The current owners of the former Pillsbury Baptist Bible College feel confident that the campus won’t stay empty much longer.

Nearly four years after officials at Pillsbury Baptist Bible College announced the school was closing, the campus remains for sale. So when most college campuses open up later this month across the United States, Pillsbury’s doors will still be locked.

The campus is now owned outright by Community Resource Bank of Northfield. The bank lent money to Pillsbury Baptist Bible College in 2008, the same year the college closed its doors. The owners were unable to pay off the loans, which totaled $1.6 million, and the bank and the Pillsbury owners signed a Short Form Mortgage Foreclosure Agreement in July 2011.

On March 23, the Steele County Sheriff’s Office at a sheriff’s sale awarded the property to Community Resource Bank, which had $1,861,687.54 invested in the property through the loan to Pillsbury and accrued interest and fees. The sale was finalized on May 23.

Pierre Menard, chief lending officer for CRB, said there are several parties interested in purchasing Pillsbury and bank officials are hopeful the 17-acre will be purchased soon. When asked when he would like the property sold, he answered, “Yesterday.”

“We’re not in the business of holding properties,” he said, “but this is a complicated property for most people. Our hope is to find the right buyer for it, and we have multiple interested parties right now.”

The previous owners, Minnesota Baptist Association, used the real estate firm CB Richard Ellis to market and sell the property. The campus was listed at $3.9 million.

Menard called the campus a unique property and said the bank will do things differently than normal. Usually, the bank would enlist the help of a firm, but right now there is no exclusive agreement or listing price.

In March, Owatonna Mayor Tom Kuntz established a nine-man task force to either come up with ways to sell the Pillsbury property or offer advice to its new owners. The task force is headed by Steve Jessop, who is also chair of the city’s planning commission. Doug Belmore, Roy Collete, Jim Gunderson, Dave Hietala, Troy Klecker, Harold McGregor, Jerry Monson and Tom Sager are also on the commission. So far, the members have met on April 25 and July 10. Jessop said the meeting last month was to get everyone up to speed and not to discuss potential buyers.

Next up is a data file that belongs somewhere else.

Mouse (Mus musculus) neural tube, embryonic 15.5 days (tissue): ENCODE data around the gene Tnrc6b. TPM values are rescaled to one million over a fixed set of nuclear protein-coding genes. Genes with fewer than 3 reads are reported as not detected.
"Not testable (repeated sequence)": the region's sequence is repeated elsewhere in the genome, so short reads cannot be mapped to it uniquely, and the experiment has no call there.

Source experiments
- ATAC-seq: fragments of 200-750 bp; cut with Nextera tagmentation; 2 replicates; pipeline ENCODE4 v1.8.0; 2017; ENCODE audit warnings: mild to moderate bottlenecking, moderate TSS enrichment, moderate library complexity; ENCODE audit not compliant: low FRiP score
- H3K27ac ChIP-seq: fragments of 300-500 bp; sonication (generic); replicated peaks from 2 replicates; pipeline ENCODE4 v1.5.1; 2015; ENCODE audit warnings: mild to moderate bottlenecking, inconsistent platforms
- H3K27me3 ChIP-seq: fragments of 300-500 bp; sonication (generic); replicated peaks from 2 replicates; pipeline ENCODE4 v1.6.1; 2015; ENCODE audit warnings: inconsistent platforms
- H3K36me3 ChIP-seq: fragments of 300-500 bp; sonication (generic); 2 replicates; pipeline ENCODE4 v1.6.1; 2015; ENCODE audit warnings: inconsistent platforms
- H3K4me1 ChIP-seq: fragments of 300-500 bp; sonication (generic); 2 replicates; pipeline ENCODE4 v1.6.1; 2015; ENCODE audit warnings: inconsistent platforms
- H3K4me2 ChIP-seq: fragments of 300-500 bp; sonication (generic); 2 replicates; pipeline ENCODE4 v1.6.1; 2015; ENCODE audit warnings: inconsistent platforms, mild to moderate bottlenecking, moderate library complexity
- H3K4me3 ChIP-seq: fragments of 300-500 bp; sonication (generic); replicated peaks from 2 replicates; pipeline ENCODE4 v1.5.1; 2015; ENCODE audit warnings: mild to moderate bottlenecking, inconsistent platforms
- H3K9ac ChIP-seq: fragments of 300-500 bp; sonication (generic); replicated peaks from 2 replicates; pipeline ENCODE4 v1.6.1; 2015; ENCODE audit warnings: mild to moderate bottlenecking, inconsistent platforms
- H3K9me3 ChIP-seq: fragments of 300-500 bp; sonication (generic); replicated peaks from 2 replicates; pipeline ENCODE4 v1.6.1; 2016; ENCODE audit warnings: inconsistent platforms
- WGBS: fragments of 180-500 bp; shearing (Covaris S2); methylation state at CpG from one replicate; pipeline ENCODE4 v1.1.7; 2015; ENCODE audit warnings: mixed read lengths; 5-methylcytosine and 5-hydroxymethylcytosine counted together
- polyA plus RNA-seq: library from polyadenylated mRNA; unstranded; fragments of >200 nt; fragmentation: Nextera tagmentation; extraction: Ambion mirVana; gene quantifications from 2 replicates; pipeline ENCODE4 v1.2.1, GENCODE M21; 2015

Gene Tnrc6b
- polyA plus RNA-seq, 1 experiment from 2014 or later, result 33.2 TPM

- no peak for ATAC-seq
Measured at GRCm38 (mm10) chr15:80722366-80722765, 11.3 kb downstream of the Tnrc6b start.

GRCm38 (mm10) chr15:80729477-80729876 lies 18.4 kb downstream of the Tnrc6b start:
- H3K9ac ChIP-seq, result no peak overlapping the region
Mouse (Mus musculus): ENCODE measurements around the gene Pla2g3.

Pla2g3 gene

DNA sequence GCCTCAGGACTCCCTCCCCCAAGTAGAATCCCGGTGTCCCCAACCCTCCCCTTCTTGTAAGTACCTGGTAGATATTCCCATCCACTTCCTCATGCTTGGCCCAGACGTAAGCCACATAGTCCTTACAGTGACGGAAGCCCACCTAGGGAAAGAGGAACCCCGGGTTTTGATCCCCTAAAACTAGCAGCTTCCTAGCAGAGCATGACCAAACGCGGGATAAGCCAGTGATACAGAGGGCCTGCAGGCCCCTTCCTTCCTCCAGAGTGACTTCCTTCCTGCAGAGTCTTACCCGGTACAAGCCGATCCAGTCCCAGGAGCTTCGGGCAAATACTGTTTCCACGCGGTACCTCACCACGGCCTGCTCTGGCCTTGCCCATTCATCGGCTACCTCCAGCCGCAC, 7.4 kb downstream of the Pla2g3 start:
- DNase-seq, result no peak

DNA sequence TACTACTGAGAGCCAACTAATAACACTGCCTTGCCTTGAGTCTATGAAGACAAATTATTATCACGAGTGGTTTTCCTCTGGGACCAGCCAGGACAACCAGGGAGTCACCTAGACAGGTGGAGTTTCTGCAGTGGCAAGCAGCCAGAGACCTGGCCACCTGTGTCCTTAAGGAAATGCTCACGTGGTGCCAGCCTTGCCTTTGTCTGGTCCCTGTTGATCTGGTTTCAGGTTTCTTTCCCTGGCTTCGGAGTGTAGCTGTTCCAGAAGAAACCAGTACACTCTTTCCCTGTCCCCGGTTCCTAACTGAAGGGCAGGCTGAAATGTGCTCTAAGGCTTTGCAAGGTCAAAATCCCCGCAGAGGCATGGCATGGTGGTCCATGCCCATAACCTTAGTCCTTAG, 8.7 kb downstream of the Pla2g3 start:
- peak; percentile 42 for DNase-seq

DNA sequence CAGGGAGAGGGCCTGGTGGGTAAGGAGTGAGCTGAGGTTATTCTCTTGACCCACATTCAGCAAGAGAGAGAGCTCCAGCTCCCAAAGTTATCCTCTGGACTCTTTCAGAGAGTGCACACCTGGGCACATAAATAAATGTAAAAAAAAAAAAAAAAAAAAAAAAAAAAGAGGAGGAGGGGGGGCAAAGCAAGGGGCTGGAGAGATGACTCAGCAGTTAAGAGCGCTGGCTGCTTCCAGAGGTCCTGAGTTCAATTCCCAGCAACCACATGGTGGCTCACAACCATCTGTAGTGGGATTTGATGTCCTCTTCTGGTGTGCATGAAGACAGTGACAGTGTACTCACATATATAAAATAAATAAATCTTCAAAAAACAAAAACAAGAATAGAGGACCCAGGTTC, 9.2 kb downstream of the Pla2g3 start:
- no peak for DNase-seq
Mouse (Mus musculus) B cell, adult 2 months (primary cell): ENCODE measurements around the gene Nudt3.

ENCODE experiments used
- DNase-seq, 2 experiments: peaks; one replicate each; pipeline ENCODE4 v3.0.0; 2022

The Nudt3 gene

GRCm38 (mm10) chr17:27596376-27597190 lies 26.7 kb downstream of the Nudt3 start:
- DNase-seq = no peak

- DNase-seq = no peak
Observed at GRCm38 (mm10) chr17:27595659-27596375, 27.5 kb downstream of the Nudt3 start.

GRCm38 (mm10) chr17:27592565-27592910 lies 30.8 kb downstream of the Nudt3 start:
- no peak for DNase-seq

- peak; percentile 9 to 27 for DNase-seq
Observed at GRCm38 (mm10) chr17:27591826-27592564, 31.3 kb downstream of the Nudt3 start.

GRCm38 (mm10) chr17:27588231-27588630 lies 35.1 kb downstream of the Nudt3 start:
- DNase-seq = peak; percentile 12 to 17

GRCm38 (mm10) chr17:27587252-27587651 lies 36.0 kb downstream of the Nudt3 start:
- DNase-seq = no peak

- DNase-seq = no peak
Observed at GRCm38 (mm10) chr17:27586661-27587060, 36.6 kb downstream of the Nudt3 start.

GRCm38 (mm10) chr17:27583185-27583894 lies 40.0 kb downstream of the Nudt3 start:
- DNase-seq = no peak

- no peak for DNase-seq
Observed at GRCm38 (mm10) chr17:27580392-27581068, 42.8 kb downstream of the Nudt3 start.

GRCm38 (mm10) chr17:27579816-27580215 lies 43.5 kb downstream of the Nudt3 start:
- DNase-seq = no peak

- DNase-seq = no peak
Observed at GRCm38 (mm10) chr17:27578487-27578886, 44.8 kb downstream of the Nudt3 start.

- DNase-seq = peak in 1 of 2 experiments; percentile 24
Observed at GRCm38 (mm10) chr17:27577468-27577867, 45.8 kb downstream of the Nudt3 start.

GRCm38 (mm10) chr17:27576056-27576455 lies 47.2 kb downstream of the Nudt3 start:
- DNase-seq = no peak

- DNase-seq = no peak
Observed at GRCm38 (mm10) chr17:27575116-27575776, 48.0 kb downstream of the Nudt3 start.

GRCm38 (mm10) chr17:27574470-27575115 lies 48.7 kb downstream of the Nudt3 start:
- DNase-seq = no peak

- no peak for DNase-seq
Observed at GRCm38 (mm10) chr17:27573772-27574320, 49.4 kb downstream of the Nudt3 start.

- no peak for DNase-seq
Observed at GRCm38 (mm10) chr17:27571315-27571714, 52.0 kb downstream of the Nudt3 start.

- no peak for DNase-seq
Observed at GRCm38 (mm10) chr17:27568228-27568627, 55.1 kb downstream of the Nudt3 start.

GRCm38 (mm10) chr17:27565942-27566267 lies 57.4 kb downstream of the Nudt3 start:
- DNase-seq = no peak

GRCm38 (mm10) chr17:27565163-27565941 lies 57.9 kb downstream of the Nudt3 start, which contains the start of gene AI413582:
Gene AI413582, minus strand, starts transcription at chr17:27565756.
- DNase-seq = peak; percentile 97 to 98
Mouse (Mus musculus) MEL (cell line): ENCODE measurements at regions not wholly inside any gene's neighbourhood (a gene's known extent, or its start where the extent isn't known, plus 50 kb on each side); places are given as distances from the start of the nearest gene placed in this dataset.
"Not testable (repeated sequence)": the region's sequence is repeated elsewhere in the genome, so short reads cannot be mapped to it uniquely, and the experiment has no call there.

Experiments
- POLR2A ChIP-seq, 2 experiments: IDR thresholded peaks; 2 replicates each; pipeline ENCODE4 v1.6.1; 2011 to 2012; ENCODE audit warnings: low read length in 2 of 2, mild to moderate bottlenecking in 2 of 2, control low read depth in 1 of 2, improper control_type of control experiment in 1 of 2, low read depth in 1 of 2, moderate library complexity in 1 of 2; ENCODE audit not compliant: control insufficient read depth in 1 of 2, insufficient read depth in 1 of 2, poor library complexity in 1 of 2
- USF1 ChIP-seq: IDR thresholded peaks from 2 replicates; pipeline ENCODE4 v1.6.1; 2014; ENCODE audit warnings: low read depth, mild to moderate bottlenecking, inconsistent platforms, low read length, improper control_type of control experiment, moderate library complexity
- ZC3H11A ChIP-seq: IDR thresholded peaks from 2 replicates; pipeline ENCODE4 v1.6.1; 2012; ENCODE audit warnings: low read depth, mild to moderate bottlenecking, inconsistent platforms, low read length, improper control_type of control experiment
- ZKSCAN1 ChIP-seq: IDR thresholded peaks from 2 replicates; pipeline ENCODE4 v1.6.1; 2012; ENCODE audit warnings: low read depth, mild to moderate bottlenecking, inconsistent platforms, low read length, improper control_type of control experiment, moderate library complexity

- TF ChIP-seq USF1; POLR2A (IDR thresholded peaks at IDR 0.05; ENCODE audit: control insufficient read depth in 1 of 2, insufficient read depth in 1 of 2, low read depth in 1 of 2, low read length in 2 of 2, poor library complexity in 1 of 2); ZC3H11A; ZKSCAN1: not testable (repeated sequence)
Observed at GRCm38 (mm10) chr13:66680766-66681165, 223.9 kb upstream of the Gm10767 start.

“It was mostly procedural,” Jessop said. “We had three or four members of the commission down south for the winter, so we wanted to meet and get every caught up.”

Most of the previous interested parties have been educational institutions, and for a while last November, it looked like Pillsbury would be purchased by the Owatonna school district. Last fall’s bond referendum failed by only 11 votes.

The commission has not given up hope of the property being used for educating students. Jessop said they have reached out to the Minnesota Department of Education and leaders of MnSCU about possible schools that could be placed on the longtime college campus.

“I always hoped the (Owatonna school) district could use it,” Jessop said. “The ballots were close.”

Jessop added that while it would be nice to keep Pillsbury an education institution, it’s not a huge priority to everyone on the commission.

“What the property should be differs with each member of the commission, but it’s not our job to define what’s best for it. It’s our job to monitor the situation and help where we can.”

Jessop said he’s been very happy with the work Community Resource Bank has done to keep the buildings and grounds in good shape.

Menard said some potential buyers have asked about parceling the property, but currently the bank is looking at selling at 17-acres together.

Reach reporter Derek Sullivan at 444-2372, or follow him on Twitter @OPPSullivan

Reach reporter Derek Sullivan at 444-2372, or follow him on Twitter @OPPSullivan

People's Press education/politics/arts reporter